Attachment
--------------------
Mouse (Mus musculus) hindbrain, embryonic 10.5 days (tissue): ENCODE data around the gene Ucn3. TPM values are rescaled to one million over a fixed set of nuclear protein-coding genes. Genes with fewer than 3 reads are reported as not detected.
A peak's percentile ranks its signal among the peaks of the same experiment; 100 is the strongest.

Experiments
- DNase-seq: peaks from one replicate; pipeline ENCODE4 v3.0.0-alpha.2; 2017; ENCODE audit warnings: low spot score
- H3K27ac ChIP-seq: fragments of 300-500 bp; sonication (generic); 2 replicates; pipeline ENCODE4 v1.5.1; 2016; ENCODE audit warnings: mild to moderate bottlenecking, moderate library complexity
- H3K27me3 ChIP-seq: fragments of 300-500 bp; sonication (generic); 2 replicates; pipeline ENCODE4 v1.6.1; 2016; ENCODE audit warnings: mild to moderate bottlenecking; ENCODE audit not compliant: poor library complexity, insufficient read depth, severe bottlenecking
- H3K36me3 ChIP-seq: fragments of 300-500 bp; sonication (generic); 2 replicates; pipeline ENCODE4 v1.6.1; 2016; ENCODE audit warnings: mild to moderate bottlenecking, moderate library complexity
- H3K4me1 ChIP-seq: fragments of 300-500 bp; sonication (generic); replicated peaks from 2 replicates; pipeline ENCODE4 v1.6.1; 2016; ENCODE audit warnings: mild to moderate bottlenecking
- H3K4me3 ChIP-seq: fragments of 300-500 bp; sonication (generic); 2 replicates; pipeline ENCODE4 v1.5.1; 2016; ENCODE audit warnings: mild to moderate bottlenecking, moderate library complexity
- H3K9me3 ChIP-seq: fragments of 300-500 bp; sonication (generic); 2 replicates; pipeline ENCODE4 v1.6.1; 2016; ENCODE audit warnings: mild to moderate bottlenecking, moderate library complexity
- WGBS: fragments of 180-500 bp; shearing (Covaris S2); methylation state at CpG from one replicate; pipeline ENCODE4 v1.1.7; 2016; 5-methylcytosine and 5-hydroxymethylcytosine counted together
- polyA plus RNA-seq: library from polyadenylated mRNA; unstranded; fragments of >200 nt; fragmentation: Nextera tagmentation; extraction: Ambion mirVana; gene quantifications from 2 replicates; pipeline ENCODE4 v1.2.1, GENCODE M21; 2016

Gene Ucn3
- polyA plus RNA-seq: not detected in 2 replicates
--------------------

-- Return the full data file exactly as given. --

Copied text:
Mouse (Mus musculus) hindbrain, embryonic 10.5 days (tissue): ENCODE data around the gene Ucn3. TPM values are rescaled to one million over a fixed set of nuclear protein-coding genes. Genes with fewer than 3 reads are reported as not detected.
A peak's percentile ranks its signal among the peaks of the same experiment; 100 is the strongest.

Experiments
- DNase-seq: peaks from one replicate; pipeline ENCODE4 v3.0.0-alpha.2; 2017; ENCODE audit warnings: low spot score
- H3K27ac ChIP-seq: fragments of 300-500 bp; sonication (generic); 2 replicates; pipeline ENCODE4 v1.5.1; 2016; ENCODE audit warnings: mild to moderate bottlenecking, moderate library complexity
- H3K27me3 ChIP-seq: fragments of 300-500 bp; sonication (generic); 2 replicates; pipeline ENCODE4 v1.6.1; 2016; ENCODE audit warnings: mild to moderate bottlenecking; ENCODE audit not compliant: poor library complexity, insufficient read depth, severe bottlenecking
- H3K36me3 ChIP-seq: fragments of 300-500 bp; sonication (generic); 2 replicates; pipeline ENCODE4 v1.6.1; 2016; ENCODE audit warnings: mild to moderate bottlenecking, moderate library complexity
- H3K4me1 ChIP-seq: fragments of 300-500 bp; sonication (generic); replicated peaks from 2 replicates; pipeline ENCODE4 v1.6.1; 2016; ENCODE audit warnings: mild to moderate bottlenecking
- H3K4me3 ChIP-seq: fragments of 300-500 bp; sonication (generic); 2 replicates; pipeline ENCODE4 v1.5.1; 2016; ENCODE audit warnings: mild to moderate bottlenecking, moderate library complexity
- H3K9me3 ChIP-seq: fragments of 300-500 bp; sonication (generic); 2 replicates; pipeline ENCODE4 v1.6.1; 2016; ENCODE audit warnings: mild to moderate bottlenecking, moderate library complexity
- WGBS: fragments of 180-500 bp; shearing (Covaris S2); methylation state at CpG from one replicate; pipeline ENCODE4 v1.1.7; 2016; 5-methylcytosine and 5-hydroxymethylcytosine counted together
- polyA plus RNA-seq: library from polyadenylated mRNA; unstranded; fragments of >200 nt; fragmentation: Nextera tagmentation; extraction: Ambion mirVana; gene quantifications from 2 replicates; pipeline ENCODE4 v1.2.1, GENCODE M21; 2016

Gene Ucn3
- polyA plus RNA-seq: not detected in 2 replicates